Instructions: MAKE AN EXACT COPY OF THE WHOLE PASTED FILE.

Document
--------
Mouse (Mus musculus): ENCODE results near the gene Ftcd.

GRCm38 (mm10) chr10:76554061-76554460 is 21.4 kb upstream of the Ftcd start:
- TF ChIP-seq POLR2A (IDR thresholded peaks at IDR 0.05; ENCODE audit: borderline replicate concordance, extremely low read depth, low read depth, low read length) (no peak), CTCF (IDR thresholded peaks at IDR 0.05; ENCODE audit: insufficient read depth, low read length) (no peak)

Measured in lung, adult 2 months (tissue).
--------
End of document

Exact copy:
Mouse (Mus musculus): ENCODE results near the gene Ftcd.

GRCm38 (mm10) chr10:76554061-76554460 is 21.4 kb upstream of the Ftcd start:
- TF ChIP-seq POLR2A (IDR thresholded peaks at IDR 0.05; ENCODE audit: borderline replicate concordance, extremely low read depth, low read depth, low read length) (no peak), CTCF (IDR thresholded peaks at IDR 0.05; ENCODE audit: insufficient read depth, low read length) (no peak)

Measured in lung, adult 2 months (tissue).